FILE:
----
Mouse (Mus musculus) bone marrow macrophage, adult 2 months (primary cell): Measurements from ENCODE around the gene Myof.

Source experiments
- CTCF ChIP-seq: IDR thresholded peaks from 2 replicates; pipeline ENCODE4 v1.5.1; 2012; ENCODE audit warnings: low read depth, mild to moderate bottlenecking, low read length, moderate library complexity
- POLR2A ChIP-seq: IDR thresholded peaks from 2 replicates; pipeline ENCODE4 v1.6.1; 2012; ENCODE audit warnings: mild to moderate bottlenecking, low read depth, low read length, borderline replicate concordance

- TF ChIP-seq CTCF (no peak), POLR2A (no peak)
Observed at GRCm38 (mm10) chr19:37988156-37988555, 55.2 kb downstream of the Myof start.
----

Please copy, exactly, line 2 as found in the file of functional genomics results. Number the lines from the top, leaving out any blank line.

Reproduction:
Source experiments